These iambic paddles are a joy to use and are simply the best I have ever used! I keep recommending them, and everyone who has one is very impressed!

Below are some of my antenna systems.

20mx home built 4 el yagi at 75ft.

The 20mx 4 element self -built yagi at about 75 feet  (above) and below is the 12mx yagi over the Log Periodic.  The 12mx yagi is at 78 feet. The elements often break or gets bent out of shape because of the local galahs (pink parrots) using it as a perch. The elements are reinforced with fibreglass rod inside the aluminium element tube.  It will flex out of shape, but will not break.  So far it has withstood the weight of hundreds of galahs.

Below is the  all aluminium Moxon for 10.1 MHZ at 75ft,  and on the right is the 13- 30MHZ  home brew LPA at 60 feet, with the 12mx monobander above it at 78 feet.

Rick W5RH and Maurie VK3CWB. (August 2012.)

(Above is a photo of W5RH - Rick is on the left, and VK3CWB - Maurie ("MOZ") is on the right . Taken in a local national park in August 2012.It is the culmination of a life long long ham radio friendship of over 25 tears. Rick and his wife Penny spent a couple of weeks here in VK visiting and touring. It was an opportunity for Rick to work some DX from VK, which he did with the call W5RH/VK3. This is what ham radio is about. Good friendship, and international hospitality! Thankyou Rick! (Look for Rick with his home call on CW!)

You will often find Rick W5RH, Carrol AA2NN and Mel KB5ION and myself chatting on either 40, 20 or 12mx.

Galahs on the old antenna system below. (Prior to the Log Periodic antenna.)

The impact of galahs before and after.

Galahs couple for life. The red eyed birds are the females.

Many Ham operators ask; Whats the story with the name "Moz" ? Well cutting a long story short, it is a life long "nick name" that everyone calls me, and its much easier to send on CW than the names Maurie or Maurice! Hence it is the name I use on CW.

Thanks to mentors such as VK3BRC (sk), VK3RJ(sk) and VK3IM I have almost been exclusively a cw operator for the past 39 years of my ham career.

I do not pretend to be a full time CW op, as I have many friends who only operate on phone, hence you will also hear me on SSB. Mainly 40mx, 20 and 12mx. My main operating interests are CW, any band, but usually, 160, 40, 30,  20, and 12mx. QSL's are preferred directly to my home address.

 CW- QRP .

Recently I have been asked if I can help out some of the QRP operators. I am often listening on the QRP frequencies, or I will give QRP ops first preference on the frequency I am using at the time. It is imperative that you sign.... /QRP.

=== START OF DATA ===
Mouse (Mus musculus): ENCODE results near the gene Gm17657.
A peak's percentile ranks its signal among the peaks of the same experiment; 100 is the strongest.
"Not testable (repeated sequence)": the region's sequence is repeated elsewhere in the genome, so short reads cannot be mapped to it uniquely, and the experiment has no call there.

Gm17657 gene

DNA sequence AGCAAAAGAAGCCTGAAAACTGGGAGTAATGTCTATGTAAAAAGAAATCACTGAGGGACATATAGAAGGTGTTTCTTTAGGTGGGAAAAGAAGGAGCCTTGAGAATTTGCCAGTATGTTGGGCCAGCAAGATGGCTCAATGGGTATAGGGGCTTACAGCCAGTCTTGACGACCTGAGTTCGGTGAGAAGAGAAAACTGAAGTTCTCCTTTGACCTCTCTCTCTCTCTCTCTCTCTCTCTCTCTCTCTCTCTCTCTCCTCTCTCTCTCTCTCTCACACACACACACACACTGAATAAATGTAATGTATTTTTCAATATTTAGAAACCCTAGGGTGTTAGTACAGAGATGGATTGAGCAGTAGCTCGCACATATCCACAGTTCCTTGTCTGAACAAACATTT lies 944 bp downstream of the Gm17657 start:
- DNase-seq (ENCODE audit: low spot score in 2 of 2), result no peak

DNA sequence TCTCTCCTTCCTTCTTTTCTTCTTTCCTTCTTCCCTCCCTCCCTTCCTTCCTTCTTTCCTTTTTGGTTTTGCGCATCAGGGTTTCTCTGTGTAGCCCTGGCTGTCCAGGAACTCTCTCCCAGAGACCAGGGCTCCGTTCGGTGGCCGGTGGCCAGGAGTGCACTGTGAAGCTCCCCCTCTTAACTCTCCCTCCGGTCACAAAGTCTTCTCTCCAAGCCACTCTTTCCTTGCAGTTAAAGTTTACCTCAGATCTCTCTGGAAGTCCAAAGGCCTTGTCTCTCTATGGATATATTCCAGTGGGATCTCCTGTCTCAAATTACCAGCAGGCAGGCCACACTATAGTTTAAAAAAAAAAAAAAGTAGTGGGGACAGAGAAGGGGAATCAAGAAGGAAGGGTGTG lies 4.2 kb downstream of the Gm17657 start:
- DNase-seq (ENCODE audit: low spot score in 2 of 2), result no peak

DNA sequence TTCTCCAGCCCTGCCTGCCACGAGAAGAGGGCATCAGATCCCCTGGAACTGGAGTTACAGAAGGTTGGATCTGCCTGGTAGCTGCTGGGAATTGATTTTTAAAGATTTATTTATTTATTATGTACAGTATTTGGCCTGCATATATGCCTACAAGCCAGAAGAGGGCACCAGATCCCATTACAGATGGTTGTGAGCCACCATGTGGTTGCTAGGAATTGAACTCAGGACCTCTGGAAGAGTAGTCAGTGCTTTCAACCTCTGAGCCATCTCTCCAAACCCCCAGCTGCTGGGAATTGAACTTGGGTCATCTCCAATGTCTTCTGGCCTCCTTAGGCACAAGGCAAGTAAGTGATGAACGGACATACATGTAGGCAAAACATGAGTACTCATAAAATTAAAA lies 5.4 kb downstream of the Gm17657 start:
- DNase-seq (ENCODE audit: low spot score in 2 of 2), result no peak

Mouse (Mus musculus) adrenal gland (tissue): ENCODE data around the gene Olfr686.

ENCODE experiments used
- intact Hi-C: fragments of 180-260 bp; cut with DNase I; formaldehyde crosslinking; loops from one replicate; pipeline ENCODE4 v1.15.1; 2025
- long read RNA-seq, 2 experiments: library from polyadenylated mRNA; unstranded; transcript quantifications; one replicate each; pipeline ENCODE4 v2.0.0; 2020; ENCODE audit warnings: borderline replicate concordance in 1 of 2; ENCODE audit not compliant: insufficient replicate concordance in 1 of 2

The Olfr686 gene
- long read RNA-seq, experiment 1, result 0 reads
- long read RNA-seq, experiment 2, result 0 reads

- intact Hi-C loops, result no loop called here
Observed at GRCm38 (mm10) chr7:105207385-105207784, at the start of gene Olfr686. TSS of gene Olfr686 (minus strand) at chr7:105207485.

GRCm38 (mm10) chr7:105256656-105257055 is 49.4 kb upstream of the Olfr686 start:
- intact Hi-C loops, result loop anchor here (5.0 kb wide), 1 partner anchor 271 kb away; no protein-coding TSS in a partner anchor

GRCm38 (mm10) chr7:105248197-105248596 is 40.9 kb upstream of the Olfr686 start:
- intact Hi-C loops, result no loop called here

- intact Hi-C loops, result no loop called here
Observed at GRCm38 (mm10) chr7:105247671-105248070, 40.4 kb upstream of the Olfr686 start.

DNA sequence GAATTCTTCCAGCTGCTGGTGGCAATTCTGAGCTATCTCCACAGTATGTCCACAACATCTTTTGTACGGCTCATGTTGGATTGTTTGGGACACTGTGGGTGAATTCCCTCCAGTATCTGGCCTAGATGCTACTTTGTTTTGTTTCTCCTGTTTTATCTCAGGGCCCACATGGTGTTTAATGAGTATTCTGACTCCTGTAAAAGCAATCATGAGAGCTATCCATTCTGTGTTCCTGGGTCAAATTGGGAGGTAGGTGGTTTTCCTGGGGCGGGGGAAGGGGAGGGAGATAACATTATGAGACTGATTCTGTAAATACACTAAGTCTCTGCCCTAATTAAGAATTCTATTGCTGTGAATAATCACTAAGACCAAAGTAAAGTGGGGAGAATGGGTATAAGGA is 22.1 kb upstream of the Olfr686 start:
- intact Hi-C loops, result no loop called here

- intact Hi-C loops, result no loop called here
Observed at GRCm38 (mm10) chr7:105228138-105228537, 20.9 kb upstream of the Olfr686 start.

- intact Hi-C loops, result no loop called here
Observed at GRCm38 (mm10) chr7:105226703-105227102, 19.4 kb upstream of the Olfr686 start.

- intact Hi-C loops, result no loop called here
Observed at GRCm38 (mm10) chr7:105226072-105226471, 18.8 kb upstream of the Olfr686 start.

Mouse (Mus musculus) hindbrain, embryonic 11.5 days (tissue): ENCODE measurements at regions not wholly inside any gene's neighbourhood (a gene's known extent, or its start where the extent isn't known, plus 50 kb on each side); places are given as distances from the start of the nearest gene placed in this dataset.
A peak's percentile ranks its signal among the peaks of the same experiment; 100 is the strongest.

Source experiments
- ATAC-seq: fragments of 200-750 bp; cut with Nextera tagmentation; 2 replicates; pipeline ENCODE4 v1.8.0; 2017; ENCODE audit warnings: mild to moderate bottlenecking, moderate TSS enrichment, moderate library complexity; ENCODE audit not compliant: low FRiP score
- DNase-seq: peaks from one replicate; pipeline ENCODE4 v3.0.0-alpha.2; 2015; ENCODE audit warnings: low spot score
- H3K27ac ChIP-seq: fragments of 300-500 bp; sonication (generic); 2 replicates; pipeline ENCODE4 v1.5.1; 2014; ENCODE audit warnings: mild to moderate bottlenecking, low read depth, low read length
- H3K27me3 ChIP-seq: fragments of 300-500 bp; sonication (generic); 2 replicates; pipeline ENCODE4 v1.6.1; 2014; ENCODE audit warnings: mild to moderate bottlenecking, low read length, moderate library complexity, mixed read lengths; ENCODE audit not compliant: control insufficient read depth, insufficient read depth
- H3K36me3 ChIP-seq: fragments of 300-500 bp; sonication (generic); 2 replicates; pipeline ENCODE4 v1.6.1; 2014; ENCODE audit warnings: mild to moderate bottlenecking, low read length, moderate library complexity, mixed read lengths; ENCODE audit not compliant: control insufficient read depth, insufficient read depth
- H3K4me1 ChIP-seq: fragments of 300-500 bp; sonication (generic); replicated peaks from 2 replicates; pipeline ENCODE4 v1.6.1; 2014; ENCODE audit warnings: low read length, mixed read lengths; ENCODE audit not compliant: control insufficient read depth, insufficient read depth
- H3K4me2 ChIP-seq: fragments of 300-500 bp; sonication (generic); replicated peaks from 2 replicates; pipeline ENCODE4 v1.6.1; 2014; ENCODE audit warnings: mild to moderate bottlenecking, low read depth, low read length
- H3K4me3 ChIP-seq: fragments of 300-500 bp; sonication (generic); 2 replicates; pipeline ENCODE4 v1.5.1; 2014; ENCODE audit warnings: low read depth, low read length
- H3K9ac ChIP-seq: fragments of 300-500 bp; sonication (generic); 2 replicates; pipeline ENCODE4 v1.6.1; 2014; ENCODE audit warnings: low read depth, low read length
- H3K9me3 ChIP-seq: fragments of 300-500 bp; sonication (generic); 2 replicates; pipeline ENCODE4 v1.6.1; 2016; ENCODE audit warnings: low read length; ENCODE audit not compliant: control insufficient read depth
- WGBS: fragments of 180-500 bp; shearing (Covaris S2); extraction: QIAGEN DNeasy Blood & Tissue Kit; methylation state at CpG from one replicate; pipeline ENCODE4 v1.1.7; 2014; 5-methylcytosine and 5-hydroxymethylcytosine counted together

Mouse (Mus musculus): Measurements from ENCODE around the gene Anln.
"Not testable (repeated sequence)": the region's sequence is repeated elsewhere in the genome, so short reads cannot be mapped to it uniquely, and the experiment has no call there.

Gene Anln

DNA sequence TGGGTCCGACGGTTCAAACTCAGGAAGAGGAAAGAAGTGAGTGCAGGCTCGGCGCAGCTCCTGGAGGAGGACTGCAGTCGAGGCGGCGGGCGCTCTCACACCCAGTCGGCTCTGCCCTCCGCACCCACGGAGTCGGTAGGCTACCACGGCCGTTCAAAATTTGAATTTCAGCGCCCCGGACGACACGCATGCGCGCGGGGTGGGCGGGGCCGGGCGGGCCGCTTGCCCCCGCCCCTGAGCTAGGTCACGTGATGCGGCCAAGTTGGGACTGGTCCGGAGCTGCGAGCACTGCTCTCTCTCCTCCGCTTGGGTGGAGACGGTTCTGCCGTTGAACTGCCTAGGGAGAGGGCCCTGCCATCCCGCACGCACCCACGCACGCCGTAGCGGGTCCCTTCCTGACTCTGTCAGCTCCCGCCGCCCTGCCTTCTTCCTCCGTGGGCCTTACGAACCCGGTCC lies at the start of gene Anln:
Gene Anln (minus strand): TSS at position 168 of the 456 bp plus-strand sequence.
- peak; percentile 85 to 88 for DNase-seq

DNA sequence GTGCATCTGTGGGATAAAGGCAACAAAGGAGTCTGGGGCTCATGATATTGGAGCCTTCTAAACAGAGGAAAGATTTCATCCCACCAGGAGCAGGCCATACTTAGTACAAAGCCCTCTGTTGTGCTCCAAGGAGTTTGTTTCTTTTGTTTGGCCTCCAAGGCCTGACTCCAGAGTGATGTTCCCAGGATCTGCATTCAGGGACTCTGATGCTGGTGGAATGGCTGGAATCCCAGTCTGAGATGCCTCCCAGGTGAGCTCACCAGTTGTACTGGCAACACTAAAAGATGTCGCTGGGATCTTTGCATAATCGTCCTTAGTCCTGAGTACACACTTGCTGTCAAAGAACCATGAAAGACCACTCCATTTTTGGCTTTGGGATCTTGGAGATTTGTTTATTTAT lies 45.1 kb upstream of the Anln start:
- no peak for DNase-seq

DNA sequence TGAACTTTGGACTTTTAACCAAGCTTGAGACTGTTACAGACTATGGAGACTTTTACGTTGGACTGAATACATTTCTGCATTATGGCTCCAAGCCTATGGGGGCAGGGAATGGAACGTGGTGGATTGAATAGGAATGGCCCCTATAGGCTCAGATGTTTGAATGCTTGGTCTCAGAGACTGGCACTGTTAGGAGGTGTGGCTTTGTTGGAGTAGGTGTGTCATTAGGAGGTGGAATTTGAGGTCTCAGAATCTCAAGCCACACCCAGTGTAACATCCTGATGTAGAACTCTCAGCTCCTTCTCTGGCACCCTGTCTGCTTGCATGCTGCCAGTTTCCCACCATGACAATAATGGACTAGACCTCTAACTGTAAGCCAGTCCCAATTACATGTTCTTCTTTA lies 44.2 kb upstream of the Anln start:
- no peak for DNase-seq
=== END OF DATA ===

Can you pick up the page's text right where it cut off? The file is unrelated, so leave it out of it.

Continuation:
I am operating QRO (100w) so that I can be heard with ease, and am trying very hard, and listening very intently for you qrp operators. It is often difficult with all the QRO stations calling,  but I will always prioritize a QRP station!

 The problem with galahs. (Eolophus Roseicapilla.)

Galahs can be the bane of many Australian Ham Radio Operators. They love to flock in large numbers, and are very social, gregarious, boisterous and noisey birds. They will take advantage of any high perching position, and will alert their flock to such. This photo taken above shows the before and after effect of them using my antenna array as a wayside stop over.

Some of the birds can weight up to one kg, but on average they weight about 500g.

They are a beautiful parrot which is seen all over mainland Australia, but unfortunately they are very destructive to coaxial cable and anything else which can be bitten or chewed.

In the photos above there is probably about 50kgs or so on the antenna.

The term "Galah: is also an Australian colloquialism, or slang word, which refers to someone whos is said to be silly, or have done something which is without thought!

Current antenna systems: (May  2017.)

  • 4 el home brew yagi on 20mx at 75ft.
  • 3 el yagi home brew on 12mx at 80ft.
  • 8 element 13-30mhz LPA  at 60 ft,
  • 420 ft sloping Vee beam - beaming NE (USA - pacific) ..feedpoint at 65 ft..end points at 30ft.
  • Bobtail curtain arrays..(X2 switchable in and out of phase) for 40mx beaming NE/SW. and NW/SE.
  • 5 el cubical quad for 6mx at about 55ft, with 10 el yagi for 144MHZ above it.
  • Vertical Tee with about 80 radials for 160.
  • 650 foot beverage for RX to NA.
  • 850 foot beverage for RX to EU.
  • Double extended Zepps for 40mx X2. (SE/SW and SE/NW.)
  • 3 element wire yagi on 40mx. (75feet.)
  • All Aluminium moxon (2 el)  for 30mx at 75ft.
  • Two bobtail curtains in phase for 80mx.
  • Half square for 80mx.

CW : Iambic keyer sent. Keys by N3ZN : ZN-9, and ZN- QRP. They truly are outstanding!

CW Paddles above are by N3ZN. (Tony Baleno)




8564720 Last modified: 2018-01-07 05:59:10, 15531 bytes

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QRZ Logbook Summary for - VK3CWB
Latest Contacts for VK3CWB at QRZ.com
dedateband mode grid Country op
DF5TR 2015-12-25 30m CW JN49oc Germany Herbert Schmid
SP9HE 2015-12-23 80m CW JO90he Poland Roman Smyczek
UA3QNS 2015-12-16 160m CW KO91oq Russia VALERY SUKHAREV
KB2RAW 2015-12-12 30m CW FN22hh United States WILLIAM J DE GRACE
KO5Q 2015-11-07 30m CW EM73WX06 United States WILLIAM R ZELL
RA3BQ 2015-11-07 80m CW KO85sq Russia Mikhail M. Steklov
DL9FBF 2015-10-23 80m CW JN49gx Germany Kurt Hechler
KC5QIH 2015-10-05 30m CW EM11kl United States CHRISTOPHER M CHARANZA
KB2RAW 2015-10-05 30m CW FN22hh United States WILLIAM J DE GRACE
DK8MCT 2015-09-18 80m CW Germany Thomas Buchta
JJ1CKN 2015-09-12 30m CW PM95hp Japan Riko Sato
DK1IS 2015-09-07 30m CW JN59wk Germany THOMAS
JR1WYW 2015-08-26 30m CW QM05dt Japan Katsunori Shinoda
KD2FSH 2015-08-21 20m SSB FN20uv United States Gerald C Buglione
YU4DX 2015-08-18 40m CW KN03ar Serbia Branko MAX MANU ZION Ilic

Book Totals: 158 qso's   155 confirmed Get a free logbook at QRZ.COM